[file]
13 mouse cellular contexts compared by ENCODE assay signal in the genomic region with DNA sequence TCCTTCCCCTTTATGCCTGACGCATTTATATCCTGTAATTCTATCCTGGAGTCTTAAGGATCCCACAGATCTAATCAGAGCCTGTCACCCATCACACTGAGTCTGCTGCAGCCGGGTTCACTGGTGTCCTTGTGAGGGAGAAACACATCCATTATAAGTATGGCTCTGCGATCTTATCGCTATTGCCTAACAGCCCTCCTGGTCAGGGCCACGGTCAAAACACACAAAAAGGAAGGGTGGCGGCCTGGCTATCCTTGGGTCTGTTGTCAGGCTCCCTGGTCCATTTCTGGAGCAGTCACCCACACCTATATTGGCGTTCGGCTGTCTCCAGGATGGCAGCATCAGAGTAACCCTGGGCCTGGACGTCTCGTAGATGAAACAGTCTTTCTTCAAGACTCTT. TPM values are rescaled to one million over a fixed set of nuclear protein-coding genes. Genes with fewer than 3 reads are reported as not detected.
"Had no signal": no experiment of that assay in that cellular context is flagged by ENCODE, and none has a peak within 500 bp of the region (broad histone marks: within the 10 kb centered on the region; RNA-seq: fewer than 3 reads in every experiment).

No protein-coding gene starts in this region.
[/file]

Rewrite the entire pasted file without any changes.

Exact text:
13 mouse cellular contexts compared by ENCODE assay signal in the genomic region with DNA sequence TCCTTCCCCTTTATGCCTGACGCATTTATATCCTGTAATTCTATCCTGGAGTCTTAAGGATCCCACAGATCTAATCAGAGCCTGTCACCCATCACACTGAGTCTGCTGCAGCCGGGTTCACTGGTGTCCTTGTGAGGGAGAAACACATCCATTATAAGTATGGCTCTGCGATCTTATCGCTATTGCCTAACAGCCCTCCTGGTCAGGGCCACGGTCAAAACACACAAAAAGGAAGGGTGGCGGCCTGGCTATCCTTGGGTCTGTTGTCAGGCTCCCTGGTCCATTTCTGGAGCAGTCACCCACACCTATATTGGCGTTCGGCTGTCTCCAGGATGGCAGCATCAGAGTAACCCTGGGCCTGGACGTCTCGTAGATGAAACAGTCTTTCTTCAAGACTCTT. TPM values are rescaled to one million over a fixed set of nuclear protein-coding genes. Genes with fewer than 3 reads are reported as not detected.
"Had no signal": no experiment of that assay in that cellular context is flagged by ENCODE, and none has a peak within 500 bp of the region (broad histone marks: within the 10 kb centered on the region; RNA-seq: fewer than 3 reads in every experiment).

No protein-coding gene starts in this region.